I was an hour early and I thought of making myself breakfast or at least a hot coffee. But as I procrastinated the terminal started to fill with passengers. Eventually we boarded the 9:25am ferry to Eriskay. I was starting to feel cold as I was wet through, but it was likely as much to do with the fact that I had not eaten or had a hot drink.
It was while waiting on the ferry that a warning was given by locals about the weather for Tuesday. “If you’re making a crossing, do it today!”. Checking the weather on my phone, it looked like we were in for a stormy day on Tuesday.
Once I’d crossed to the Island of Eriskay, I boiled up some water to finally make my coffee and have a bite to eat. While having my breakfast at the Eriskay terminal I started making plans. I no longer fancied spending the worst of the weather in Berneray, my intended destination.
Instead of staying at the Shellbay Campsite in Benbecula as I had on previous visits, I would book into a hotel.
After breakfast I set off up the steep hill and across the Eriskay causeway.
The sun had started to show itself, but no sooner would I have my jacket off, than it would start raining again.
Cycling through South Uist to Daliburgh I would take my jacket off and put it back on again several times. I did however manage to remove my waterproof trousers for the rest of the day.
The weather improved and the sun was really shining as I pulled into Liniclate, Benbecula. The weather warnings were still ringing in my ears as I cycled past Shellbay Campsite. I saw the owner walking around his near empty campsite. It looked idyllic in the late afternoon sunshine. This made me feel pangs of guilt. They are an old couple who ran Shellbay, and I enjoyed chatting to them when I had visited. I turned the bike around and went into the Dark Isle Hotel next-door to ask if they had a room for 2 nights. Maybe it was karma, but they informed me they had a coach load in and there were no spaces. They did point me in the direction of the Isle of Benbecula Hotel, so I called them and they did have space thankfully.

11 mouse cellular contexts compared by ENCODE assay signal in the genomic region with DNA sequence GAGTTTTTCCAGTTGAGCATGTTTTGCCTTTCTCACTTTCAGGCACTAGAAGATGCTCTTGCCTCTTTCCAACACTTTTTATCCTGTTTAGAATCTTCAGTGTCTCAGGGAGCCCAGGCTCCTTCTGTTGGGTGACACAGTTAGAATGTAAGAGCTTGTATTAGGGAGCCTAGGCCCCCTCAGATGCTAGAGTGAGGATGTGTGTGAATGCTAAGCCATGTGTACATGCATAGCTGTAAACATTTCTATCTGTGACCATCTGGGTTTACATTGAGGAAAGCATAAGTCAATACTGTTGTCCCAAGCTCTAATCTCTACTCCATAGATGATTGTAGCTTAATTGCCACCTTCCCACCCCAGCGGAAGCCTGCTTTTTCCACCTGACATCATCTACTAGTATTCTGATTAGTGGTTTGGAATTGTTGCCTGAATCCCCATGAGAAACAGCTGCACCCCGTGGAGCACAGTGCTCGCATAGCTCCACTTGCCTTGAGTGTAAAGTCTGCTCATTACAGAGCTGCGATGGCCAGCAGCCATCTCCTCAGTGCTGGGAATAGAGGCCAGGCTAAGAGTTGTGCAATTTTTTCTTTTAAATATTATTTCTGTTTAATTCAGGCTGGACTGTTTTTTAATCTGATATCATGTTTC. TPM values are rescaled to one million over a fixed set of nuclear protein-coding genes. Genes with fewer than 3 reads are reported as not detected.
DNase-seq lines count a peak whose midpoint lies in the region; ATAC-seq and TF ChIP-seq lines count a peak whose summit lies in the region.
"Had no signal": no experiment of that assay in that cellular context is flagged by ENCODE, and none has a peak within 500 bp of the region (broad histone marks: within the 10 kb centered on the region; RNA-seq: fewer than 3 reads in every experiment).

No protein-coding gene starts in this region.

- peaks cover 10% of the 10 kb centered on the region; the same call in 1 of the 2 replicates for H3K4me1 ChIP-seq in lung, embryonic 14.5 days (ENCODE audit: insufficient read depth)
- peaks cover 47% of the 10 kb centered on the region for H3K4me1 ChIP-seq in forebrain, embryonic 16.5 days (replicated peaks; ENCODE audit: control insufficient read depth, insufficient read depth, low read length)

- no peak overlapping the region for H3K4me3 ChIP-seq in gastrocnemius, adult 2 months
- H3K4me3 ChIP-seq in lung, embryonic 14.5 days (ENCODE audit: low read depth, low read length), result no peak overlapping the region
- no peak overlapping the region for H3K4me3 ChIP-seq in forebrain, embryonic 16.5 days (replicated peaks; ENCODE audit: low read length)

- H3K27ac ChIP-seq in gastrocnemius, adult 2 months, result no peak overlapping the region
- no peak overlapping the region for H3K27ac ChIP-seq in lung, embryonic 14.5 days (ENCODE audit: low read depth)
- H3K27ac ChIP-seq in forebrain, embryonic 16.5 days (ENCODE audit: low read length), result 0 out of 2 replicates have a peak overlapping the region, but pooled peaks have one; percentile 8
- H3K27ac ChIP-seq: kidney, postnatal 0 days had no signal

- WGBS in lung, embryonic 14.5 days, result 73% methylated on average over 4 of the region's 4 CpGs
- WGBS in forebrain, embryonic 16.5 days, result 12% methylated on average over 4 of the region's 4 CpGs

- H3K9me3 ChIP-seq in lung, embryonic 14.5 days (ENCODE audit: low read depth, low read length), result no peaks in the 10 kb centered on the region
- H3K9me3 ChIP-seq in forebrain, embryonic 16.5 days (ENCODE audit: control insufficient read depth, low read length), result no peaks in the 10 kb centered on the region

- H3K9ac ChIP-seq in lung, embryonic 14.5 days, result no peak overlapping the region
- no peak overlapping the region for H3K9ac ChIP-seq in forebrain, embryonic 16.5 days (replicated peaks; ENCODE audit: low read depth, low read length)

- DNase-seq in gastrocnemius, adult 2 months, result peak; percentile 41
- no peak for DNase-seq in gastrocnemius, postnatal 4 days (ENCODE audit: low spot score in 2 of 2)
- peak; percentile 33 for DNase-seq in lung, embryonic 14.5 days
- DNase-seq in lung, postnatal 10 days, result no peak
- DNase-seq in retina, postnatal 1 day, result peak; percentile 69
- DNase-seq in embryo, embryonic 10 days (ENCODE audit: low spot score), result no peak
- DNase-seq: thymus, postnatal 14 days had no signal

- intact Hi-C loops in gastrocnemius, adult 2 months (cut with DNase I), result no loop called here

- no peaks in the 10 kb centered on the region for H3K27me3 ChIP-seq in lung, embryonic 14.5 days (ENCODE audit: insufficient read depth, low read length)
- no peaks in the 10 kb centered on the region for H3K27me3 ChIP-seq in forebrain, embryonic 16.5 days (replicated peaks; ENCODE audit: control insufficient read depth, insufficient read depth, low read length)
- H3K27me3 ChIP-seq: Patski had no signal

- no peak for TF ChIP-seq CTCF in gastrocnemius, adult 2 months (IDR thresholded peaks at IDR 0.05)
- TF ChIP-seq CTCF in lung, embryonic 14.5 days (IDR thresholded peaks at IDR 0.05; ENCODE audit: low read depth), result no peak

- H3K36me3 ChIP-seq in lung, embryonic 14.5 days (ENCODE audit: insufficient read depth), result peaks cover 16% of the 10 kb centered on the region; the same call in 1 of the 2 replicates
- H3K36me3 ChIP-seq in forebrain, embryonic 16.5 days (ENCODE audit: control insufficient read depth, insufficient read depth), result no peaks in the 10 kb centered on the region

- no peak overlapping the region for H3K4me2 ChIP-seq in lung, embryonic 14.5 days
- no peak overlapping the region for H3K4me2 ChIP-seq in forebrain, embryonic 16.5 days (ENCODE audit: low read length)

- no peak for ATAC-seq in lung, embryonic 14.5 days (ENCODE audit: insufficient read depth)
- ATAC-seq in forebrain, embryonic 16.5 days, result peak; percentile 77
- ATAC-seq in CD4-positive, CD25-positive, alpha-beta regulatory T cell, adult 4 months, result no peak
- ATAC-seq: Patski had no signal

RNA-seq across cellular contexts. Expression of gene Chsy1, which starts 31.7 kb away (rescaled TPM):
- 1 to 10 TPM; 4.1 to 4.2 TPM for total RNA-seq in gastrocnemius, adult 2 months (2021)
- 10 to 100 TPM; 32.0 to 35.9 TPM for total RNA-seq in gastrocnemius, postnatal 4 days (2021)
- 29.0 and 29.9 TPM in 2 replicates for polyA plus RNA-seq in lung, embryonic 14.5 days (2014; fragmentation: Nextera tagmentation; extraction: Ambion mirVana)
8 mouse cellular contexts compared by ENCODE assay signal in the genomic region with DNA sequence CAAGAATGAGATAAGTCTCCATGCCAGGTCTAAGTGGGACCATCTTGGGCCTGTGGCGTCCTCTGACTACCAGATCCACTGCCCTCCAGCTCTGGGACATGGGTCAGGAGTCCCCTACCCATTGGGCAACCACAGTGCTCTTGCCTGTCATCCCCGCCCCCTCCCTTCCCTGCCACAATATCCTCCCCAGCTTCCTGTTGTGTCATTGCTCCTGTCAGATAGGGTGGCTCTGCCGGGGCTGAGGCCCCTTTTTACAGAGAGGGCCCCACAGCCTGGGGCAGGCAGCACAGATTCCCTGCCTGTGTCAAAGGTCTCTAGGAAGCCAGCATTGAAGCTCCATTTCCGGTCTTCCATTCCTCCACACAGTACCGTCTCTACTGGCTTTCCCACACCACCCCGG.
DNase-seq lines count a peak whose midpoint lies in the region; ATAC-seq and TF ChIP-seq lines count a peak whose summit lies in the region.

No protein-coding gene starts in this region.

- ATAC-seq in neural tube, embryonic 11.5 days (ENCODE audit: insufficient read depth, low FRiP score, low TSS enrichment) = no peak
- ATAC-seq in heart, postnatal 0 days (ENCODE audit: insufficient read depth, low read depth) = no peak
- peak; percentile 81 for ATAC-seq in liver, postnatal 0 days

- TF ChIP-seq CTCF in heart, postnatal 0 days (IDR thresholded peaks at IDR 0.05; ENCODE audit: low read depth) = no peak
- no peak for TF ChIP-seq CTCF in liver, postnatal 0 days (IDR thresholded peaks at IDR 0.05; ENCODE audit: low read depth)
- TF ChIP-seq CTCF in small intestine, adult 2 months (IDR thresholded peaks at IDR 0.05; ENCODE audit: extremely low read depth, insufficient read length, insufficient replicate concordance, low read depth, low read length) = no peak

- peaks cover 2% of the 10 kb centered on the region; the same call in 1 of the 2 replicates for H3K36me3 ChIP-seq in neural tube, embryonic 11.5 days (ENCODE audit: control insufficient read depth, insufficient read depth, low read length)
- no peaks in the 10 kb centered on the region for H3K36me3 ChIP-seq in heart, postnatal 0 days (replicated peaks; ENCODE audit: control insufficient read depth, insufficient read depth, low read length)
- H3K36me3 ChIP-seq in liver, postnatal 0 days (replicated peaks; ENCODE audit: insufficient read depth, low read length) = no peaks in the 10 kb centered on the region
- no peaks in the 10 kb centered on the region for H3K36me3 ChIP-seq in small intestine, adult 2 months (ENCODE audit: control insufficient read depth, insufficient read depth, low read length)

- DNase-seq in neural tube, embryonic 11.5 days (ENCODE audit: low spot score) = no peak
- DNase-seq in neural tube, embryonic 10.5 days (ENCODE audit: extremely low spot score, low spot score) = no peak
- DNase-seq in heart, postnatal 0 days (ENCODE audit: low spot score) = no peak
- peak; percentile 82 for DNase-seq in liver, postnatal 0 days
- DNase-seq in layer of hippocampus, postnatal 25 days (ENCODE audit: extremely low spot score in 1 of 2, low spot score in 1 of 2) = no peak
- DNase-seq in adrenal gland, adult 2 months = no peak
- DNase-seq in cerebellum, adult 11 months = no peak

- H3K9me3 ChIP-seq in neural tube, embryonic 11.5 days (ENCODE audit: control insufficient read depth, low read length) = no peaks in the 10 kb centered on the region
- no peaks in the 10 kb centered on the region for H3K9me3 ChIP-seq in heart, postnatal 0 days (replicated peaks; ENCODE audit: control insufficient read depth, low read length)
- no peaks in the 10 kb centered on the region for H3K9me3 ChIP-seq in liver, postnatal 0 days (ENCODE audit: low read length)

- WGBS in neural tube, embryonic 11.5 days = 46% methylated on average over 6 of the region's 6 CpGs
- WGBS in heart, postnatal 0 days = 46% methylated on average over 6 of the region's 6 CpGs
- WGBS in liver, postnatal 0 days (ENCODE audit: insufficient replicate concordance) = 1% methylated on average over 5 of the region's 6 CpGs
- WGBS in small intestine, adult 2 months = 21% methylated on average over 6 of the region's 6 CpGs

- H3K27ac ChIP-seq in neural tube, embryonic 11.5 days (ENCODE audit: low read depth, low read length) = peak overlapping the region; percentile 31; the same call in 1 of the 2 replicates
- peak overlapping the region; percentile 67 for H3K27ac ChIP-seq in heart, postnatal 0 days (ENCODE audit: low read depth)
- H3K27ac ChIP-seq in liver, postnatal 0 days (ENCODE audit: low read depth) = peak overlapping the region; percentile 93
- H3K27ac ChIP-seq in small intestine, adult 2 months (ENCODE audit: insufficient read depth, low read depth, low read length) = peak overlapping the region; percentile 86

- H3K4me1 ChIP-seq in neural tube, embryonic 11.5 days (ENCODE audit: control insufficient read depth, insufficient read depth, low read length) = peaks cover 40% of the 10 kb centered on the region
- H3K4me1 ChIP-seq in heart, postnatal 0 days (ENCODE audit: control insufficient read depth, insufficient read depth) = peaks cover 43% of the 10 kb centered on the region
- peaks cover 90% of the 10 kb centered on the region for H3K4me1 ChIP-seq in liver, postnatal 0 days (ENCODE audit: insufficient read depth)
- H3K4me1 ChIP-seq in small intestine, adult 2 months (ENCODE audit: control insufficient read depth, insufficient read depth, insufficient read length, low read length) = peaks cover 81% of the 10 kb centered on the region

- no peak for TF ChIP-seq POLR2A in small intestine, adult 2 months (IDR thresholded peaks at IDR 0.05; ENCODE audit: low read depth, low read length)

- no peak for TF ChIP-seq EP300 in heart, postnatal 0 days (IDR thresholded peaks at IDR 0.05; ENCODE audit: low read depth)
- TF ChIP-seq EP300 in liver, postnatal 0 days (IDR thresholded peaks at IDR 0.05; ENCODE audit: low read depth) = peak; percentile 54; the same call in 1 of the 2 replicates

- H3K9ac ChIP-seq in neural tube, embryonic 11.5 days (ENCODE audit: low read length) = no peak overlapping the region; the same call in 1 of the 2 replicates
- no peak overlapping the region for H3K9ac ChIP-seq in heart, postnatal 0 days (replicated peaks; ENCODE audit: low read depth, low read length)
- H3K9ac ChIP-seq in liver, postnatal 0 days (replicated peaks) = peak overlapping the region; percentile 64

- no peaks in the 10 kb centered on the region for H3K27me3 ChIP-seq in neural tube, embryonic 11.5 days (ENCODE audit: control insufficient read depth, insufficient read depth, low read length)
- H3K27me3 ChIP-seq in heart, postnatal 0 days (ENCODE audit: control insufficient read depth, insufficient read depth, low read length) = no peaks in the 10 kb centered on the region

I walked over to the dunes for a quick look at the beach before back-tracking to the hotel to book in. The now blazing sunshine made me question my decision.
At the hotel, I was shown my room, it was small, and an alarm was making a high pitch whine just outside my room. I cleaned up and had a quick shower in my very basic but expensive single room.
I returned to the dunes to walk the shore and watch the seals, eventually walking back up through the venue of a music festival they had been held in the days before. They hurriedly broke down the large tents, to avoid being blown away in the imminent storm.
Returning to the Dark Isles Hotel, I ordered a burger for dinner while catching up on my IG game, people watching and thinking about what I could do tomorrow using the hotel as a base.
On returning to my hotel I drifted off with the window open, it was a beautiful evening. I listened to my audio books (the T.V. was not working).
Tuesday 31st July
When I awoke it was cloudy, but not stormy. I went downstairs for breakfast, a hearty full Scottish one, with black pudding and haggis, bacon, sausage etc. I returned to my room to await the foul weather. Where was it?
I could have easily survived that night at Shelby Campsite. Had I wasted my money, I still felt guilty. Not just for passing up the old couple’s campsite, but for giving in to comfort and an easy night. When I started these trips, I’d be completely self-sufficient, wild camping and carrying all my food and water. It was after a talk with the owner of the campsite that I had changed my outlook and started spending my money locally, buying local produce and eating locally.
I took a while to relax in my room full of drying clothes before deciding to grab my unladen bike and head east, across the island.
Once on the road, I was glad I wasn’t pushing north with heavy bags. It was blowy with a bit of rain. The undulating road took me roughly east, through crofts and around inlets of the sea.
A short eared owl flitted across fields and the rain became more persistent. I was in full waterproofs (in name only). I was soon waterlogged once again.
The landscape continued into the drizzle and I followed the road blindly, until I spotted a dilapidated old croft house in a field. It faced out into its own little inlet. Half of its roof was missing but the half that remained was covered in turf. It must be a popular spot as I could make out a path through the patch of bracken in the foreground.
Despite the miserable weather, this little dead-end road would be host to a number of weird and wonderful sights.